The Senate Appropriations Committee last week approved $16.5 million in federal funding for the Hoover Dam bypass bridge, which is double the amount authorized by Congress last year.
The committee also approved the authorization of bonds to will allow the project to go forward while Arizona and Nevada use future federal highway grants to pay off money borrowed for the project.
"It will help them to start construction of the bypass now, while using the bonds as collateral against future appropriations," Matt Latimer, a spokesman for Sen.
Jon Kyl, R-Ariz., said Wednesday.
"We are still trying to get additional funding for the project, but this is definitely a step in the right direction."
Highway 93 crosses the Colorado River on Hoover Dam.
93 is the only major highway in the nation still restricted as a result of the Sept.
11 terrorist attack, and the U.S.
Department of the Interior has called construction of the bypass its top national-security priority.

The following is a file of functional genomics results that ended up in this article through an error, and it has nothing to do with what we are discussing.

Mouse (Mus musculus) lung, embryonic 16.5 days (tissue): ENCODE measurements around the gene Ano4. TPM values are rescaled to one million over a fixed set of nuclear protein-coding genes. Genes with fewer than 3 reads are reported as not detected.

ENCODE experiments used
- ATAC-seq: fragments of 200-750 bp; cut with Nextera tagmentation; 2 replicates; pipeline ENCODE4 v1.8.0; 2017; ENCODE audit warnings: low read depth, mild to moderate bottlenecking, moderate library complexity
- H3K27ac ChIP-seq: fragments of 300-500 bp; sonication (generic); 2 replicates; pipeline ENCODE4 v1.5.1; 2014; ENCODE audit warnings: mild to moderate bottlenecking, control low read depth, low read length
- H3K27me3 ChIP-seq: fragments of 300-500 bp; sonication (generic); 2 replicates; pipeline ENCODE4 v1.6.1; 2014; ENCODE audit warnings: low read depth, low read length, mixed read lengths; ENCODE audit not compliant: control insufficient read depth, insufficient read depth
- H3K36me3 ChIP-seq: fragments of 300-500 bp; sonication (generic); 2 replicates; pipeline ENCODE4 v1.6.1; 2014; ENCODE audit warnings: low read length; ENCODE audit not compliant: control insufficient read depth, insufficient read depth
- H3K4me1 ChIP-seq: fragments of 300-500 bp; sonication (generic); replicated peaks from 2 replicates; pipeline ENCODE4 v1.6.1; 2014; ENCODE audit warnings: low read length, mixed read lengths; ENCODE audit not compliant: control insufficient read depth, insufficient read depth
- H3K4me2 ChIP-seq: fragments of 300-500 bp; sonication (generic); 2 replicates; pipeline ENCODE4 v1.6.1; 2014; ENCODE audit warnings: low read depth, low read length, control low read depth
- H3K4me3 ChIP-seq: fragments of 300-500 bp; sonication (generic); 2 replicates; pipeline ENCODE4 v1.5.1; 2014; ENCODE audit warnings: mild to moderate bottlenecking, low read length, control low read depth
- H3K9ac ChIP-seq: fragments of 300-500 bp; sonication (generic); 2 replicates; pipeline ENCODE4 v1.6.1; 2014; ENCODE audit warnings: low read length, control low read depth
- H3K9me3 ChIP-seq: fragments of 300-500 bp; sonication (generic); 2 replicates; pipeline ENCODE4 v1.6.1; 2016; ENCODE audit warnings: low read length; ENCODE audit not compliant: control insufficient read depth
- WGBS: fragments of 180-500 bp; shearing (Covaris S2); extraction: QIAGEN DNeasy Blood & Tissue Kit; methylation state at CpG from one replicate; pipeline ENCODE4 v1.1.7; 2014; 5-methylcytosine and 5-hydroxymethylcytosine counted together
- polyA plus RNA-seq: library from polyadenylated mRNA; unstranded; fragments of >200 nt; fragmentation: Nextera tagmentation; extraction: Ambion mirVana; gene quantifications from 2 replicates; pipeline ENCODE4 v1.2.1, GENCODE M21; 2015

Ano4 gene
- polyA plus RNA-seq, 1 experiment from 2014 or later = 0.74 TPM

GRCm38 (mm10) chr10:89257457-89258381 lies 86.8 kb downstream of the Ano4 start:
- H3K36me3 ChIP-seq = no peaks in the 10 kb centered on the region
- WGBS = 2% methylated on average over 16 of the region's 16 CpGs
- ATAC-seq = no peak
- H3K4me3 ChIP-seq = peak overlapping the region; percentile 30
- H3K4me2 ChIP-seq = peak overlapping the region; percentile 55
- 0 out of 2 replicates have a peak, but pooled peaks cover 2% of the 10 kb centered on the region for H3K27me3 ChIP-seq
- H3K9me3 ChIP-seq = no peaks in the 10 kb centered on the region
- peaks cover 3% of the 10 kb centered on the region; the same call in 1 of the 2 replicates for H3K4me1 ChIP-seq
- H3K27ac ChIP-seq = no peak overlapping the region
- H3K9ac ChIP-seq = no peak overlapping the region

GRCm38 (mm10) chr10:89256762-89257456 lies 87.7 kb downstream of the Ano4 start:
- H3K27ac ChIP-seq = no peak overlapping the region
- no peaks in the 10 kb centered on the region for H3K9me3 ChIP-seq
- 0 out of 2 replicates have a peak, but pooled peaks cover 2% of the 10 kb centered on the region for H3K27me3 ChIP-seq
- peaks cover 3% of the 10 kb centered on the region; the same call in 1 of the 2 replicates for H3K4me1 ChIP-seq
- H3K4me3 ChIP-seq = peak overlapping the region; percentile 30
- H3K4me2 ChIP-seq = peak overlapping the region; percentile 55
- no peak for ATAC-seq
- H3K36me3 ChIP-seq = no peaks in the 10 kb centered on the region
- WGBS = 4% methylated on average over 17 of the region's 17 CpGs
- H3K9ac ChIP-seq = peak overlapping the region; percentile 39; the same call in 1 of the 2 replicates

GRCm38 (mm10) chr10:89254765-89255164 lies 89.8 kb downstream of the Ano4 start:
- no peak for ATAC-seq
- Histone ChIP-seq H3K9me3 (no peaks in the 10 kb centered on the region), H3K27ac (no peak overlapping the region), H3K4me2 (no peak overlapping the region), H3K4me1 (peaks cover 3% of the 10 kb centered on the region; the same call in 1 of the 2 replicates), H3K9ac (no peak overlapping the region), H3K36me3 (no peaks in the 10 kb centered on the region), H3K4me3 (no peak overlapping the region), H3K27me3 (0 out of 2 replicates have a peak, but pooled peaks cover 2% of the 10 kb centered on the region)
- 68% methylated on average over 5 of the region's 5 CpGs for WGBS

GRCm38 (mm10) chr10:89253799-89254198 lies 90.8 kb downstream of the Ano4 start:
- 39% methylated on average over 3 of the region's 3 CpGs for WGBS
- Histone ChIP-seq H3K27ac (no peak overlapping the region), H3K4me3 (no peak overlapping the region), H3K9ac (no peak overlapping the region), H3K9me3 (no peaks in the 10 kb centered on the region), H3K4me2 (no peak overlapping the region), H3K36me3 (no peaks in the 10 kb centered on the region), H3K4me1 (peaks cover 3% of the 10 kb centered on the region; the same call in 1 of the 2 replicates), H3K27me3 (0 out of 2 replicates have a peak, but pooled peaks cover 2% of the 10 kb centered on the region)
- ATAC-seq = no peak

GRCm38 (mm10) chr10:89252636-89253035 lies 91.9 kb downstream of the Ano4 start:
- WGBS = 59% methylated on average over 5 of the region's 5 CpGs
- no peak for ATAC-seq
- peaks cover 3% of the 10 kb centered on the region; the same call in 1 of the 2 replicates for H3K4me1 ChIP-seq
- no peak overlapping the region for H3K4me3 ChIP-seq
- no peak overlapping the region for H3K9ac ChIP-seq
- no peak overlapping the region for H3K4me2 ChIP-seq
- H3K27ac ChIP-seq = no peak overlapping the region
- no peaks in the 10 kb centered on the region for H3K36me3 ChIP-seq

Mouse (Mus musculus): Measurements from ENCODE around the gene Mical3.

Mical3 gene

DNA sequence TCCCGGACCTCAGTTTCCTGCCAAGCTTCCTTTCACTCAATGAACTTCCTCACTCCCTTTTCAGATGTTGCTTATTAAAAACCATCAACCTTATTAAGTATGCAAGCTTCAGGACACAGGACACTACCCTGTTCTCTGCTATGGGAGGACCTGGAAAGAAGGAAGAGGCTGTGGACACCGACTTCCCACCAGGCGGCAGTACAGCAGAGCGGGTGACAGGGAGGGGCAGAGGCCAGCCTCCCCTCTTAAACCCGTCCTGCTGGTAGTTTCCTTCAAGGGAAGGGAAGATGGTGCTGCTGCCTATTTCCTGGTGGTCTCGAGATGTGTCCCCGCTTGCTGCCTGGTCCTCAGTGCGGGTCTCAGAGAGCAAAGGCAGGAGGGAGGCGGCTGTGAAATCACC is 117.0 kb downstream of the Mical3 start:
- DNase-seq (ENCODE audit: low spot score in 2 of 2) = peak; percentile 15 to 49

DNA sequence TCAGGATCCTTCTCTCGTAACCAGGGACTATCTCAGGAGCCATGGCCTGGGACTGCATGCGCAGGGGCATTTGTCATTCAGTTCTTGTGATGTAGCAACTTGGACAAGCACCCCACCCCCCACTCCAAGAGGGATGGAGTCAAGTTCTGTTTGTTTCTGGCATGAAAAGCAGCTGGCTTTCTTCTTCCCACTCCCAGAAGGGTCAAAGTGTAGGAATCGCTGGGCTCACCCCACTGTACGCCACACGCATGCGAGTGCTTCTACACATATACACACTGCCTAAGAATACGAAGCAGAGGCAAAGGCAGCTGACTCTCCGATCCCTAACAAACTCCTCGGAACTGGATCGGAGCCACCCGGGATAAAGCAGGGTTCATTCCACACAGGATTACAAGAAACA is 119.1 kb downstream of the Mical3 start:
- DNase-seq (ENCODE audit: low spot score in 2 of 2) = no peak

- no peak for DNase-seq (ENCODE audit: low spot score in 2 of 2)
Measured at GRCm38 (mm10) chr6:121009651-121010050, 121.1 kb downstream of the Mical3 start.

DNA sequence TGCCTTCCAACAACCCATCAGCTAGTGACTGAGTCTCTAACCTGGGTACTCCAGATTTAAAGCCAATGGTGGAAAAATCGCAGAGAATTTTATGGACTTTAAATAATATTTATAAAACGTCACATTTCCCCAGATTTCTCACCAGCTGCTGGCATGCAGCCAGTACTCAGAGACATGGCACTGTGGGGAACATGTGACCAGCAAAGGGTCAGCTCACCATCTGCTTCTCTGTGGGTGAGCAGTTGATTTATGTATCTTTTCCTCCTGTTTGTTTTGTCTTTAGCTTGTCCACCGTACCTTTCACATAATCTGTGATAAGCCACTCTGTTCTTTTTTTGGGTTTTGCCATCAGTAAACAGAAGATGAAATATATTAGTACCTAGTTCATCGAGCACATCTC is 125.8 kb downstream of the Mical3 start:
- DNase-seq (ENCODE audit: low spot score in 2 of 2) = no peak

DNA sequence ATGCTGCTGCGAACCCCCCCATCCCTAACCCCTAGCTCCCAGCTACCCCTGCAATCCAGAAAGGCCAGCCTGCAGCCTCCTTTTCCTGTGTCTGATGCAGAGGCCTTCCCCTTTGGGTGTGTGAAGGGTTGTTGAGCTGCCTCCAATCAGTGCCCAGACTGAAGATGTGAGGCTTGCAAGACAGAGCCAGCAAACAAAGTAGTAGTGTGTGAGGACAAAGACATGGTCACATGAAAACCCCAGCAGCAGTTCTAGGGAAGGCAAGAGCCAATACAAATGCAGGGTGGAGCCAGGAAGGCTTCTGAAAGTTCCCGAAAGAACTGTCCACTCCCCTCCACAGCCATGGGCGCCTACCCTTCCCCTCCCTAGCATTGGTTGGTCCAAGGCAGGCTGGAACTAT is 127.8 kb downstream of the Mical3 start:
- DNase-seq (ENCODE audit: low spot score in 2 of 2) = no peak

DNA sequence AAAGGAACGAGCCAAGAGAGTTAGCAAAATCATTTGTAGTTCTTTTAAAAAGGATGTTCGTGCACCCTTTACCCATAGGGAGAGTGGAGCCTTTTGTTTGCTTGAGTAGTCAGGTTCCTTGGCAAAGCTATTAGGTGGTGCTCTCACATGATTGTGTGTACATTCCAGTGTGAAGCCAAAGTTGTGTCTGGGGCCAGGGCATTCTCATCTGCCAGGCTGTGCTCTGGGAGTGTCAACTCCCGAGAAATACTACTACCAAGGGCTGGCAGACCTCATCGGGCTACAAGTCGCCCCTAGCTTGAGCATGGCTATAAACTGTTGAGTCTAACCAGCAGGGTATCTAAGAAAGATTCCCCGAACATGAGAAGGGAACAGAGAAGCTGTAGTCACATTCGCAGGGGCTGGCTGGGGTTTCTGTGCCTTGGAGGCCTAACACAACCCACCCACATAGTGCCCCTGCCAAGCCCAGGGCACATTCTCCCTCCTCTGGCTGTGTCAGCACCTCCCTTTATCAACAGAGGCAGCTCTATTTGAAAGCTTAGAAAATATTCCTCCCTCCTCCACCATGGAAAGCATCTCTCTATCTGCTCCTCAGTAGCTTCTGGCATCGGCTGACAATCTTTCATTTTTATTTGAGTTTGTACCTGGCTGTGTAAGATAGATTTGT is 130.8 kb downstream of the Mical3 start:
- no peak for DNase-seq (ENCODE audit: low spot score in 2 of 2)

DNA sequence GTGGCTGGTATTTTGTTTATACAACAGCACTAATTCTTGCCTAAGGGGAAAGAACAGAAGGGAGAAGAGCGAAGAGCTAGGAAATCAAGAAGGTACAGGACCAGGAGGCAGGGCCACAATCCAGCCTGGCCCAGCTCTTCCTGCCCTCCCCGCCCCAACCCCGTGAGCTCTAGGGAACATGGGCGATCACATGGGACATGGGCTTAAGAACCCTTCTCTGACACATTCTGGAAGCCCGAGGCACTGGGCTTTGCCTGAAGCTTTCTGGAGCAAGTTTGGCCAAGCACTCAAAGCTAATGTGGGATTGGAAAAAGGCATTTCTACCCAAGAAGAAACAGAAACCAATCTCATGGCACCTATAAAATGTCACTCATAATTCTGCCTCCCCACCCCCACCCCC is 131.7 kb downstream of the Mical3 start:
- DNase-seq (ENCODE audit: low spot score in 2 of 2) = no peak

Although Kyl was disappointed that Hoover Dam bypass funding was not included in a recent emergency bill to increase spending for counterterrorism , he said he is confident that the funds approved Friday will pass Congress.
"This funding is very good news for Arizona and a significant step forward in constructing the bypass, which is a major national-security priority," Kyl stated in a press release issued Tuesday.
"Through this funding and future appropriations, we will protect Hoover Dam, increase public safety and ease existing burdens on interstate commerce."
Latimer said the bonds will allow construction of the 1,900-foot-long bridge and approximately 3.5 miles of new four-lane highway, which are scheduled for completion in 2007.
While agreeing that restrictions at Hoover Dam are warranted to protect it from attacks, Kyl noted that the resulting 23-mile detour has forced heavy trucks to negotiate narrow, two-lane roads with steep grades.
As a result, traffic fatalities have increased in the area and interstate trade has been adversely affected, he added.
The trucking industry so far has lost an estimated $30 million, according to Kyl.
Construction of the bypass is expected to cost $234 million.
To date, $126 million has been allocated toward the project, including $86 million in federal funds.